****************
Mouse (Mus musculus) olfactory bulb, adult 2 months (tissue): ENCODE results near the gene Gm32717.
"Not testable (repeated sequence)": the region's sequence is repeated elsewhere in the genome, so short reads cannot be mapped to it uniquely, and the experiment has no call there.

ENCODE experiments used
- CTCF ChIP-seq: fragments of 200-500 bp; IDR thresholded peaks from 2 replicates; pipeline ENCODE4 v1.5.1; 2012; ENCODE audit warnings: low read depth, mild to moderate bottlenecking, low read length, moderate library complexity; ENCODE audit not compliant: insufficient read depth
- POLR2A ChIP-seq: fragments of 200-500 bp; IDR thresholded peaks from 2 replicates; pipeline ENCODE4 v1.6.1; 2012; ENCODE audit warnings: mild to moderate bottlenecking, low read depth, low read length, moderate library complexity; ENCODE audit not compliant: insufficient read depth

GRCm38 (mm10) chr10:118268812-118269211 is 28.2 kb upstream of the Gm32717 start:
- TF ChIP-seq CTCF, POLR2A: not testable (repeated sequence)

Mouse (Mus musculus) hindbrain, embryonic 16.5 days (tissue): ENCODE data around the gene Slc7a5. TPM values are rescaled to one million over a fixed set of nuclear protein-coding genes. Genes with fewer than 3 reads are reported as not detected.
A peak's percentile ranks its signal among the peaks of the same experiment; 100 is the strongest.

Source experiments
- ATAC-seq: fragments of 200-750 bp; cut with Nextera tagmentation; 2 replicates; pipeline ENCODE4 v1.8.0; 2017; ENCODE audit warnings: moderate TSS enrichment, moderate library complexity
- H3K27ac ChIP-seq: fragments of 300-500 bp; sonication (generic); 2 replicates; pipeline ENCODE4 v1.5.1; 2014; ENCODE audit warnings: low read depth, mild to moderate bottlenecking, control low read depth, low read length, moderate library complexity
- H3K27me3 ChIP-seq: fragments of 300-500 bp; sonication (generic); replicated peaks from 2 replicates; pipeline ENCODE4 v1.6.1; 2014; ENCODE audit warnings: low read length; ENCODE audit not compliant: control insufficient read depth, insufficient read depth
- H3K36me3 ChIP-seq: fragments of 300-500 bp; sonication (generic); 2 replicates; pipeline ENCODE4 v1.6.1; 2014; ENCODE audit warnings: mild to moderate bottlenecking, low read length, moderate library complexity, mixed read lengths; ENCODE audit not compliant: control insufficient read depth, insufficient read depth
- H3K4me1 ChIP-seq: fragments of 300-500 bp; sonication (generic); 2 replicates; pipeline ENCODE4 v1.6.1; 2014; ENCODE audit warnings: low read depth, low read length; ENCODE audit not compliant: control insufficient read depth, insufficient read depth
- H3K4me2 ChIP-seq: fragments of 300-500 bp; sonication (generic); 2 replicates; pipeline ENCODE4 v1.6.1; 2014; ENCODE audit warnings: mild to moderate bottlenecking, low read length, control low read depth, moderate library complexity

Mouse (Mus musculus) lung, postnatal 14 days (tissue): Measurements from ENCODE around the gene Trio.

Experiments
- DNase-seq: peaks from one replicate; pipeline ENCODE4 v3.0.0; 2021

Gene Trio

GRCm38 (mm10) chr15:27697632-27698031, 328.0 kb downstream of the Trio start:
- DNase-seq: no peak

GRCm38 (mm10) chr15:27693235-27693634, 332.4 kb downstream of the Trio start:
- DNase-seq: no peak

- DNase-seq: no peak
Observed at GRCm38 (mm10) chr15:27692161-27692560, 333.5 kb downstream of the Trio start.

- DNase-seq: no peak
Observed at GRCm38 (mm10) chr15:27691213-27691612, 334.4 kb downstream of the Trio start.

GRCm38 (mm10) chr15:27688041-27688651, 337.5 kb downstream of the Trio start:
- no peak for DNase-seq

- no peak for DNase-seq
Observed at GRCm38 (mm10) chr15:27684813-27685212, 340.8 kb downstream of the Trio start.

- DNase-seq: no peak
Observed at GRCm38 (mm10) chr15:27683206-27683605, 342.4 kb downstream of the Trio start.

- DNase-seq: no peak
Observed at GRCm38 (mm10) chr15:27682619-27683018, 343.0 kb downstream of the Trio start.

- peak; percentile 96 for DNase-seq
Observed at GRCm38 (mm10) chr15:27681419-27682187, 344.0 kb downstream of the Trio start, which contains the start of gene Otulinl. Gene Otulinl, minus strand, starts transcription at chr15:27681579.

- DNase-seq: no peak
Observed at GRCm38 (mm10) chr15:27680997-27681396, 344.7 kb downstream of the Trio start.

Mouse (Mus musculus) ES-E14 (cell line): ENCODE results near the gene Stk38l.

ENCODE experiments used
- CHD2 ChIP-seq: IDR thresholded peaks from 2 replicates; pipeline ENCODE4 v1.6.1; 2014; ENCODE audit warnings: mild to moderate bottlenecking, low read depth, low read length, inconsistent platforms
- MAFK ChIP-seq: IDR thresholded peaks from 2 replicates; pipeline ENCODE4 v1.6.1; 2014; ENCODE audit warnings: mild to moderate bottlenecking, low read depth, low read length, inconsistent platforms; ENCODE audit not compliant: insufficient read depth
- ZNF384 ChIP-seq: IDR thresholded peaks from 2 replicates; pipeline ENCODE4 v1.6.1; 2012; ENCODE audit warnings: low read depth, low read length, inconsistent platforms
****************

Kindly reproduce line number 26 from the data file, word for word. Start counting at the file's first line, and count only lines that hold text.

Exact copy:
Observed at GRCm38 (mm10) chr15:27692161-27692560, 333.5 kb downstream of the Trio start.